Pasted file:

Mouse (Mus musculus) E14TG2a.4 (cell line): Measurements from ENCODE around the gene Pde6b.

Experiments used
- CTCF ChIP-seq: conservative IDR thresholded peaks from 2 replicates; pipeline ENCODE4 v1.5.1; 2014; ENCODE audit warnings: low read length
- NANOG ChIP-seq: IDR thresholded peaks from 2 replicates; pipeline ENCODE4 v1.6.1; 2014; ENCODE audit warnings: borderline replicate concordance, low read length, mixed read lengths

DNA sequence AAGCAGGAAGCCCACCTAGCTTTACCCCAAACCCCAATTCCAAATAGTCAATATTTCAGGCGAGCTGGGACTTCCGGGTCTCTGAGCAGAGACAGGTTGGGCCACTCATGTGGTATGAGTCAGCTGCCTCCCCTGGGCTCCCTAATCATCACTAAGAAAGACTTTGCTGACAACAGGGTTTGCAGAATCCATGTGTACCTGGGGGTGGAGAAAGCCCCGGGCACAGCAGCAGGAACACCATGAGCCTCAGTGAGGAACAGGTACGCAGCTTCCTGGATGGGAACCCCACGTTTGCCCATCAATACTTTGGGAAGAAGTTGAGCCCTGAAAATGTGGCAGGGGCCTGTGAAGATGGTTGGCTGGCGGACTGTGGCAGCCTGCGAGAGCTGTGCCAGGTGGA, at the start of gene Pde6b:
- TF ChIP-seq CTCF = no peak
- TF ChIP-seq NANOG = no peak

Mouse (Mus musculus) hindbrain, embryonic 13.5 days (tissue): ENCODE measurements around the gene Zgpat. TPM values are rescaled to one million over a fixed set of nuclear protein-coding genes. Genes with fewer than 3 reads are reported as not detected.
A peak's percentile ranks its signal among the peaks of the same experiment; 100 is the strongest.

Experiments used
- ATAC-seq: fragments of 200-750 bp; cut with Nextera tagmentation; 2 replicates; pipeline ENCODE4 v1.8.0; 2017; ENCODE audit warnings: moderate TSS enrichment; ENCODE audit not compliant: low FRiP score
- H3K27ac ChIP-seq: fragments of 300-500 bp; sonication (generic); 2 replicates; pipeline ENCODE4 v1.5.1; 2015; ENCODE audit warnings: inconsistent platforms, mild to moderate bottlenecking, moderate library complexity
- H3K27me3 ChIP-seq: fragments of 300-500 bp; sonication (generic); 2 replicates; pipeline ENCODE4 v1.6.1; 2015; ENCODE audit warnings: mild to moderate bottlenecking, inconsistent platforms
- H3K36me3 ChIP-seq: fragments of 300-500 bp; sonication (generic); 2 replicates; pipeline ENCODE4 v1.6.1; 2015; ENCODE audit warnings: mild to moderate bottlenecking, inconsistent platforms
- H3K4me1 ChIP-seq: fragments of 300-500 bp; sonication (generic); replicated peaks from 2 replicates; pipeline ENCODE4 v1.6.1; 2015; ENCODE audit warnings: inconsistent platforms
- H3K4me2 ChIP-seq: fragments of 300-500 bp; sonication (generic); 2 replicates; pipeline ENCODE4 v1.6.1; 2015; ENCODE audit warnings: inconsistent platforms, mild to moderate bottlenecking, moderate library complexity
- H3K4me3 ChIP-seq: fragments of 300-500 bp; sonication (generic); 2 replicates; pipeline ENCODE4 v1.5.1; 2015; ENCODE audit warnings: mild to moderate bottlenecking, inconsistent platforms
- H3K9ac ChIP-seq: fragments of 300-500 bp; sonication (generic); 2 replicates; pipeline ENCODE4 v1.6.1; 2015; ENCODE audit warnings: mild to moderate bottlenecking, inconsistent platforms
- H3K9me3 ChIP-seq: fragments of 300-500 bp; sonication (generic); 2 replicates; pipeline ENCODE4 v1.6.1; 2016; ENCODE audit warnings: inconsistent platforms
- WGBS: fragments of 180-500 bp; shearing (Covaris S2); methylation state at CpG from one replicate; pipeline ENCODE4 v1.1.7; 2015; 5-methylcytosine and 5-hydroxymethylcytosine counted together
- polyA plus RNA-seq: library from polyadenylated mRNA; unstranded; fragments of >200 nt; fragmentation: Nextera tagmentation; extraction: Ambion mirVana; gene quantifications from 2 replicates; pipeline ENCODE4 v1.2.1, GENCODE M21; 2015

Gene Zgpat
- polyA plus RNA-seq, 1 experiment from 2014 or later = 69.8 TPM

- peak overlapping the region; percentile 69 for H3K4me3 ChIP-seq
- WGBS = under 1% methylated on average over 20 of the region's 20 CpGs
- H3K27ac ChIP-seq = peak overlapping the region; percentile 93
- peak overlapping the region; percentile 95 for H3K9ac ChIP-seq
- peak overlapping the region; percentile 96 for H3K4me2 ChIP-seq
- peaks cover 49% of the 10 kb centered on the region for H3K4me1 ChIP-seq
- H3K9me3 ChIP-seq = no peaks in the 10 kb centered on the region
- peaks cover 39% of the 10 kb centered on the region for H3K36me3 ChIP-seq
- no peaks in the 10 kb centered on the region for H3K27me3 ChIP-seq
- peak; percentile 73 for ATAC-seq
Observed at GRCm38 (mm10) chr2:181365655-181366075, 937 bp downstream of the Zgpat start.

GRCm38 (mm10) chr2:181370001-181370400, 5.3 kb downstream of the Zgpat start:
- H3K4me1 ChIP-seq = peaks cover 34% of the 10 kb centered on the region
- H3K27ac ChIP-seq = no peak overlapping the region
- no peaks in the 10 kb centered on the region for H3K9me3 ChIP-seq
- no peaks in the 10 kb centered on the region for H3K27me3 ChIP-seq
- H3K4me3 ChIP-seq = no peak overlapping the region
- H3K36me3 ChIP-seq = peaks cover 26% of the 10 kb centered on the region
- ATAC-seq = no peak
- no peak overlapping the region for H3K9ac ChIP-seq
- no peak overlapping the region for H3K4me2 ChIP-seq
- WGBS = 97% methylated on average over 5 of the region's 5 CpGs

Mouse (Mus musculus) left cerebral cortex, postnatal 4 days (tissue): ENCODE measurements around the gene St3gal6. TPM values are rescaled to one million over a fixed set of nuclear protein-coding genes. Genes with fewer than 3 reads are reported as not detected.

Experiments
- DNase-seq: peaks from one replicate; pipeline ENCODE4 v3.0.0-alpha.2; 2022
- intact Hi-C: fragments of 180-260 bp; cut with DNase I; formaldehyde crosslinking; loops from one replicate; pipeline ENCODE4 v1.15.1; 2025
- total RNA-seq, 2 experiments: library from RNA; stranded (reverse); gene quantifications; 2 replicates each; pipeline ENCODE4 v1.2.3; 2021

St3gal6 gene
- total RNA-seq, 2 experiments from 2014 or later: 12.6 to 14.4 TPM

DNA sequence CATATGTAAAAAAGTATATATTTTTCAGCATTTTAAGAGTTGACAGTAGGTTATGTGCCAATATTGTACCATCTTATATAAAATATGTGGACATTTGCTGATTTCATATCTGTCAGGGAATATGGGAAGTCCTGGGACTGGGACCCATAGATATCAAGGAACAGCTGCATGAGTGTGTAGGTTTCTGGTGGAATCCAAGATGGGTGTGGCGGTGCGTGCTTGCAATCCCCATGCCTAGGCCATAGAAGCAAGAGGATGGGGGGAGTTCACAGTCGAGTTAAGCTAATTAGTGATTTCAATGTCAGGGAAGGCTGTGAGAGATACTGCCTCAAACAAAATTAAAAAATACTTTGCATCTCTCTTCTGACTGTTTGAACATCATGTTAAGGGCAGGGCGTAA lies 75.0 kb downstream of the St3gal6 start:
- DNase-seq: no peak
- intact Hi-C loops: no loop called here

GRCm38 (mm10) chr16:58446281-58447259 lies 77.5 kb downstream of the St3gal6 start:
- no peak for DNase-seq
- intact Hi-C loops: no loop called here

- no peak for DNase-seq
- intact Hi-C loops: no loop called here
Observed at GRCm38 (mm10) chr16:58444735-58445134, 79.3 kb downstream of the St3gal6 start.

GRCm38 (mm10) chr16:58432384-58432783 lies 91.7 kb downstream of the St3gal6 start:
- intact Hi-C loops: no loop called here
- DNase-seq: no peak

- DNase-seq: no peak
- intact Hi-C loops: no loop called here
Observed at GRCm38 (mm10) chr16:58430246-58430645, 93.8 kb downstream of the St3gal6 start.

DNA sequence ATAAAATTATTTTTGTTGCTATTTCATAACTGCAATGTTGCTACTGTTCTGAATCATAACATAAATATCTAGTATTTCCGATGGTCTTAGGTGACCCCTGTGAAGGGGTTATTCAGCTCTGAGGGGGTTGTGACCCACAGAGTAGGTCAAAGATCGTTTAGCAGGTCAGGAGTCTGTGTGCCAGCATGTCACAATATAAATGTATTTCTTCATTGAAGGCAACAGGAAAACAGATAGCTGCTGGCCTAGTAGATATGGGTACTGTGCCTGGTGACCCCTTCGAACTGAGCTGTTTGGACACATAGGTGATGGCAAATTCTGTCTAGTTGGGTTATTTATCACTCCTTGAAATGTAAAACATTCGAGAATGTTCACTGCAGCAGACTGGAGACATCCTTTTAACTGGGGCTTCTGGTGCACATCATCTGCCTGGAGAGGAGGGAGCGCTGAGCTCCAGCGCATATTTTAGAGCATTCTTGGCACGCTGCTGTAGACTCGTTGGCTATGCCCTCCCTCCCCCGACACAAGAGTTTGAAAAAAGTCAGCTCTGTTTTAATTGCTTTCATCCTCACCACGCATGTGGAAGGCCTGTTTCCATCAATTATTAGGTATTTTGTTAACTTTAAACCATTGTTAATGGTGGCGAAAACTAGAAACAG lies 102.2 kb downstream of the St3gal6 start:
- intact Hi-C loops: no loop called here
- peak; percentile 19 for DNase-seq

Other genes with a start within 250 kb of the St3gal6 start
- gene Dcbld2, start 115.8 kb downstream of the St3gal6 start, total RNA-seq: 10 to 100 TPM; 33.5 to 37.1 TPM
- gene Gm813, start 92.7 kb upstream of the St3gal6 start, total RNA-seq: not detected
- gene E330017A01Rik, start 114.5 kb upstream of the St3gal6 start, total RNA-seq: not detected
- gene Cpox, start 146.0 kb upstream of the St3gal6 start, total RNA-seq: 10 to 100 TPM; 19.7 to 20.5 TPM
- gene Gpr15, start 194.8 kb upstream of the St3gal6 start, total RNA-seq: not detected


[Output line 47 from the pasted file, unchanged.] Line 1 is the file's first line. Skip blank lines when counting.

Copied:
Experiments